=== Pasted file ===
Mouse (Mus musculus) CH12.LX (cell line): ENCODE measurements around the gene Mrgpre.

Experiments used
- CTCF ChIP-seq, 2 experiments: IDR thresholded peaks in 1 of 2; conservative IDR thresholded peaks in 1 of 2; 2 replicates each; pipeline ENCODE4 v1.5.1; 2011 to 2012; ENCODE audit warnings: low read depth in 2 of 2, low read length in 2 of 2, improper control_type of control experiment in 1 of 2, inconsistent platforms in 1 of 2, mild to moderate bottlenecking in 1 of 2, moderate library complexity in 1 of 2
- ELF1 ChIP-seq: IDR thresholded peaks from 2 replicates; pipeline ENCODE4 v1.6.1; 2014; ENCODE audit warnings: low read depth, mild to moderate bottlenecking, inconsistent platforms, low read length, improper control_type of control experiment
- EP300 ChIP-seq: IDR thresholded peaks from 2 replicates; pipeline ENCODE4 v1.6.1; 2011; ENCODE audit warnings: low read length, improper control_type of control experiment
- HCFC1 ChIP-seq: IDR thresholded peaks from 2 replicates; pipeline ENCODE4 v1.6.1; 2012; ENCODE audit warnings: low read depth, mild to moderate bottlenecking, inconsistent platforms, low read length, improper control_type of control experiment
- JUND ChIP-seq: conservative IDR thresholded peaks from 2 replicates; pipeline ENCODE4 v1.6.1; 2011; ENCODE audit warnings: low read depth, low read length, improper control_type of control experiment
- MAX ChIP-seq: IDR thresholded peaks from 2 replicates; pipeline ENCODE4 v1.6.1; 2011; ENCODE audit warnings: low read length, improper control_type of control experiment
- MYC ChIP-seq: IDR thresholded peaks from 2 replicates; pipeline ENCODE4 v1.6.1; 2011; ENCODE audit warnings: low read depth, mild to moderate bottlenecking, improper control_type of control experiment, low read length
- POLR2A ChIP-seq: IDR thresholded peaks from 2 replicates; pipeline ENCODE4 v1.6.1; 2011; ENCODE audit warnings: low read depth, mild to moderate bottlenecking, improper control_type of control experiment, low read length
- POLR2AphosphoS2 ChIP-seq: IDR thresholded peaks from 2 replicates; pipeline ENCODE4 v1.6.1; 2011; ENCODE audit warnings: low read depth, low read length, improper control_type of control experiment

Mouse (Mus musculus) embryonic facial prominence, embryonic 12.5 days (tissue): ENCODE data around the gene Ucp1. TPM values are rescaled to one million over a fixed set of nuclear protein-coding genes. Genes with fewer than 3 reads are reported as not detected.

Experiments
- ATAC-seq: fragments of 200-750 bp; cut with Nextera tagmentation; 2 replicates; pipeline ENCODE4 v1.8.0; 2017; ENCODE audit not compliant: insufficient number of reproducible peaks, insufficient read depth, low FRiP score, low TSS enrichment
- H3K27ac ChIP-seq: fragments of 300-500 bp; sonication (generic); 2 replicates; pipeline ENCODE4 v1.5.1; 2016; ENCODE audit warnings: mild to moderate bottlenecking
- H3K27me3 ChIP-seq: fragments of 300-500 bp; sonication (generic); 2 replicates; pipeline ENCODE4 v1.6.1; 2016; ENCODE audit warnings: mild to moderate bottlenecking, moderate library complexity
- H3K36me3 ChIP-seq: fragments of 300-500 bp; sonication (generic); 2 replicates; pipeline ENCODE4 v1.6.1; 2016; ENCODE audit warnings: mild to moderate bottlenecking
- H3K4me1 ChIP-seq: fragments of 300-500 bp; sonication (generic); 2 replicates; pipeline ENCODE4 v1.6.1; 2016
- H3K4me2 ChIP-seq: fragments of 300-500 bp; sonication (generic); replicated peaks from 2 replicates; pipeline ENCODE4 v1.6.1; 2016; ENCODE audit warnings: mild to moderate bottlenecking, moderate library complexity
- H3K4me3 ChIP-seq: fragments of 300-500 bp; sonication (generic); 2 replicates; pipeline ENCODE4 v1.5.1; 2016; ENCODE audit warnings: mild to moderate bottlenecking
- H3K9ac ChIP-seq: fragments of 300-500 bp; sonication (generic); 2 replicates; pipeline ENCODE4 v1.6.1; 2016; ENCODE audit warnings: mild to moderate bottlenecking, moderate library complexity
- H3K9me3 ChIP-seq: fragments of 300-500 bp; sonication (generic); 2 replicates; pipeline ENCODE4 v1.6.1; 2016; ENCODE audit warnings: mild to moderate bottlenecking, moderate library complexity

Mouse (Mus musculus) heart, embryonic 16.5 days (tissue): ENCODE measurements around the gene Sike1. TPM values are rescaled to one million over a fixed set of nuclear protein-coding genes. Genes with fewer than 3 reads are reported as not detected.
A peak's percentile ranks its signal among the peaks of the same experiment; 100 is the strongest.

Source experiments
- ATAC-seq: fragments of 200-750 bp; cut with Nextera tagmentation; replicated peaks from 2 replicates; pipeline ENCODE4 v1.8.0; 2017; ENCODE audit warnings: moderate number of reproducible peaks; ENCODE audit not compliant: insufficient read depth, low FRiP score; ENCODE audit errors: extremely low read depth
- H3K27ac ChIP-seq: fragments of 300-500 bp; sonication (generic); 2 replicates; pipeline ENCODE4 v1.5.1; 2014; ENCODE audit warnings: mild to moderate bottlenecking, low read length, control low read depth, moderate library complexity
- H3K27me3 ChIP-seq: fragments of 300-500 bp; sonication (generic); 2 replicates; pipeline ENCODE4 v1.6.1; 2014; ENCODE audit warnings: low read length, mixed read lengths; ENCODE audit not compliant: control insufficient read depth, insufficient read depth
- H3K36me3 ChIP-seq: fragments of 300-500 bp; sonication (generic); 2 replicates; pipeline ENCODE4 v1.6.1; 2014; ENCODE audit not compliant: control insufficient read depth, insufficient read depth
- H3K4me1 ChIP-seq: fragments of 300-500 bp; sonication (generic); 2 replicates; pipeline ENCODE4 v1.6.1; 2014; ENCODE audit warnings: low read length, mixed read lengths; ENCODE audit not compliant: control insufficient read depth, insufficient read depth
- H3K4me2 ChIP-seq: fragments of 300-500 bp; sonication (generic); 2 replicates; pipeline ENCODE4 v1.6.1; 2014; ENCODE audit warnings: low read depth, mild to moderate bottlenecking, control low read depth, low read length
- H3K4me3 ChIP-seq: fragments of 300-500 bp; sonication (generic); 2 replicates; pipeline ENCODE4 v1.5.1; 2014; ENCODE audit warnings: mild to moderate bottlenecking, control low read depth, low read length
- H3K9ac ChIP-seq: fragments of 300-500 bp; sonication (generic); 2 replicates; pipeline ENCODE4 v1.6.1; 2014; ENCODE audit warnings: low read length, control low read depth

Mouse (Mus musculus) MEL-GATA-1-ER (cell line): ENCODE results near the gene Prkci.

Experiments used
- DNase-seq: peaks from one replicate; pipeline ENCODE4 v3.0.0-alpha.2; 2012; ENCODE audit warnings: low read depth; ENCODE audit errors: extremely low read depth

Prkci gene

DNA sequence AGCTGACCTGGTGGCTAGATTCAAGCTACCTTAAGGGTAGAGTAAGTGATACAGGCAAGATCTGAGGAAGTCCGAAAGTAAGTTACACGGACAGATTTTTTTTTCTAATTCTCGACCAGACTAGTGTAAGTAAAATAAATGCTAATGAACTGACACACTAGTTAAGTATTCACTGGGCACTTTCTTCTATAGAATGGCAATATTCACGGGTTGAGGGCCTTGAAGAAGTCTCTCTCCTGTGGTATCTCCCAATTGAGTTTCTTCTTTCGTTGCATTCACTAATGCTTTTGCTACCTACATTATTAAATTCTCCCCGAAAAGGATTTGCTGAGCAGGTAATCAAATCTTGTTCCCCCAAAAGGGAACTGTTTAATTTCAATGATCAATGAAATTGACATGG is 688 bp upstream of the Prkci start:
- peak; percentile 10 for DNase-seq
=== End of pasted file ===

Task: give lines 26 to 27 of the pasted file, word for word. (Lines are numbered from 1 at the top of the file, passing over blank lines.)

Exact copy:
- ATAC-seq: fragments of 200-750 bp; cut with Nextera tagmentation; replicated peaks from 2 replicates; pipeline ENCODE4 v1.8.0; 2017; ENCODE audit warnings: moderate number of reproducible peaks; ENCODE audit not compliant: insufficient read depth, low FRiP score; ENCODE audit errors: extremely low read depth
- H3K27ac ChIP-seq: fragments of 300-500 bp; sonication (generic); 2 replicates; pipeline ENCODE4 v1.5.1; 2014; ENCODE audit warnings: mild to moderate bottlenecking, low read length, control low read depth, moderate library complexity